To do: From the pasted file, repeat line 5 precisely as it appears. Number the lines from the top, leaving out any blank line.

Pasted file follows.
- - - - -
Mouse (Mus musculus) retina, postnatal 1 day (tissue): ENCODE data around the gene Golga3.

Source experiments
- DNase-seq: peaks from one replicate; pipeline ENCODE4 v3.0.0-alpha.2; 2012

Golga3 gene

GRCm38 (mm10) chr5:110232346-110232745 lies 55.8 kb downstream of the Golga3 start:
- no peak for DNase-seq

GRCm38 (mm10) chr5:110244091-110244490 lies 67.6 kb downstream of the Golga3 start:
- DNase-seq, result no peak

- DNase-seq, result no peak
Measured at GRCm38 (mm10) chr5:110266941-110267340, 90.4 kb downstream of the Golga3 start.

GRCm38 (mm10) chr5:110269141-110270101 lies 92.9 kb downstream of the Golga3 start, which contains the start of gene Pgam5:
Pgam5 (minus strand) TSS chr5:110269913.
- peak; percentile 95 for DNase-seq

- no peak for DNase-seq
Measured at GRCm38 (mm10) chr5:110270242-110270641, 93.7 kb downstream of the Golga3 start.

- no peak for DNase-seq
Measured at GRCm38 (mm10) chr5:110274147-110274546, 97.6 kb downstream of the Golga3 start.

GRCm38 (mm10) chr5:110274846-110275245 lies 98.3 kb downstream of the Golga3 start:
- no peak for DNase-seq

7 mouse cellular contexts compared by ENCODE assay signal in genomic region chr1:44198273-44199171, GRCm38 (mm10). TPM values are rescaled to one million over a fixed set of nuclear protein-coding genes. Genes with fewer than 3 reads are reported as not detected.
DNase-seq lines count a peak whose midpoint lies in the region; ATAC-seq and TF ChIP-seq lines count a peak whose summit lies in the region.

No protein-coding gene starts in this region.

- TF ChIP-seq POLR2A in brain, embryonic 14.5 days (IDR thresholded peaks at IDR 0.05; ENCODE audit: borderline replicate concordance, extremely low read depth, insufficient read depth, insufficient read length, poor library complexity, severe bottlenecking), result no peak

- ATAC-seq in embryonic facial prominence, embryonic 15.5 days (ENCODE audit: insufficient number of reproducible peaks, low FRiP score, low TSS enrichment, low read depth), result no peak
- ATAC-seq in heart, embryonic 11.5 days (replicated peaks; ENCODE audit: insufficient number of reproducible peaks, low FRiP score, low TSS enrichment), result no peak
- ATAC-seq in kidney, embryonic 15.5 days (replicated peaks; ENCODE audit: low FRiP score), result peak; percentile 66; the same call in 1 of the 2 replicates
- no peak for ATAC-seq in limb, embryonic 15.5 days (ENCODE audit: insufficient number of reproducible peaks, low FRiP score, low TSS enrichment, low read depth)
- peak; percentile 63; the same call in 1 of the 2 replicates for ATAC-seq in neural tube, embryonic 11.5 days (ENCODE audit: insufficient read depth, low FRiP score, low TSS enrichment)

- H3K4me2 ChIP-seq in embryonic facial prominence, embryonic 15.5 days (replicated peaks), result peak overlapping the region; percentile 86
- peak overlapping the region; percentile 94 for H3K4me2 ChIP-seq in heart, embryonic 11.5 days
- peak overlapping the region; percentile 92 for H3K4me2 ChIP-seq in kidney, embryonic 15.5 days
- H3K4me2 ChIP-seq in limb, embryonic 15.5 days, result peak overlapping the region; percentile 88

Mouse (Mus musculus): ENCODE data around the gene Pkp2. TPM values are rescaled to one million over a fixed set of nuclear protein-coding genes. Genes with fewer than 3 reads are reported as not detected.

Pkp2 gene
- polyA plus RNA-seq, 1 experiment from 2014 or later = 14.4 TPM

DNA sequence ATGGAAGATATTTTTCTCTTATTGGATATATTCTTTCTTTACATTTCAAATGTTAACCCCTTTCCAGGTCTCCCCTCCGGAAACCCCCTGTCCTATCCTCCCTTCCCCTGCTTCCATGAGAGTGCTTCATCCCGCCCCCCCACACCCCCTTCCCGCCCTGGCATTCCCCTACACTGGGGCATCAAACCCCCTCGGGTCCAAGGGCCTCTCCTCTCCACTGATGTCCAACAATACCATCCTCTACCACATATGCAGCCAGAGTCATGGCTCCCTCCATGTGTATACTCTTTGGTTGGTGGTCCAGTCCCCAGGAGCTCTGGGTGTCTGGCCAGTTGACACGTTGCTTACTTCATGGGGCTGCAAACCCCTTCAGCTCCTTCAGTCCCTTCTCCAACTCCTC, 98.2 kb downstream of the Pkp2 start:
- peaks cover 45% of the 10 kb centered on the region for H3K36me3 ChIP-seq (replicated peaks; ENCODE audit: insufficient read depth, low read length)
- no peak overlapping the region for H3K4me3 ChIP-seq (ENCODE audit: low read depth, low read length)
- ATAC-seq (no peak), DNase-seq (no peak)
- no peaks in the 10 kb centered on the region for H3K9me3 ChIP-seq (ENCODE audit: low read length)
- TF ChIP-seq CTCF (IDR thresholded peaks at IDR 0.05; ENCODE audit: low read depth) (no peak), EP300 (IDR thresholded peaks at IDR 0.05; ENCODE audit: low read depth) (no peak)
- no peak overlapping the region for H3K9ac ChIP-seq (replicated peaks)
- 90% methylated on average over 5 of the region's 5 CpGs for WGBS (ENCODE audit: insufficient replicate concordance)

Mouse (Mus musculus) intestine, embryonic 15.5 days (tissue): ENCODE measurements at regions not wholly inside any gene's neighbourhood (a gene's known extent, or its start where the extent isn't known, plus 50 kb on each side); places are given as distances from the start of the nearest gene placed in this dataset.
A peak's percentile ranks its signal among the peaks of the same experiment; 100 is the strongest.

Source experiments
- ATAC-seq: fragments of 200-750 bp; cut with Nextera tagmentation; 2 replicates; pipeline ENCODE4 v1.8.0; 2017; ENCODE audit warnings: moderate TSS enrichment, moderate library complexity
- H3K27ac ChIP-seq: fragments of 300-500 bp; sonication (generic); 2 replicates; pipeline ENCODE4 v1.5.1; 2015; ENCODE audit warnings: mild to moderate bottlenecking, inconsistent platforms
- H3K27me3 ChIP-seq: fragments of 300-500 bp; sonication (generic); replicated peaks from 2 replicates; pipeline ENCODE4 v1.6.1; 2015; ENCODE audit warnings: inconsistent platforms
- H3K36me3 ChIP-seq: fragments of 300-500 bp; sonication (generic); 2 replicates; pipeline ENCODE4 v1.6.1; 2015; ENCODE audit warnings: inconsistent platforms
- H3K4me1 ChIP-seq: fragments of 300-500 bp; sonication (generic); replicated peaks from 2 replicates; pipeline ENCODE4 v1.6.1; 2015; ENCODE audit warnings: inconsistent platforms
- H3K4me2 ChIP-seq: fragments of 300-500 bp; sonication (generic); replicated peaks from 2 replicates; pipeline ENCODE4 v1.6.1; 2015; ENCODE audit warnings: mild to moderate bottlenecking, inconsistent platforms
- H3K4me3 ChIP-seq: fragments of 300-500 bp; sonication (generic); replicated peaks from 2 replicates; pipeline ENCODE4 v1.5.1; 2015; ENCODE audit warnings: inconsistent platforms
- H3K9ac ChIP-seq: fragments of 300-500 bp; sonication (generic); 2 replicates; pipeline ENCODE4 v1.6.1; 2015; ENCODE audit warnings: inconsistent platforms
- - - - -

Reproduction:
GRCm38 (mm10) chr5:110232346-110232745 lies 55.8 kb downstream of the Golga3 start: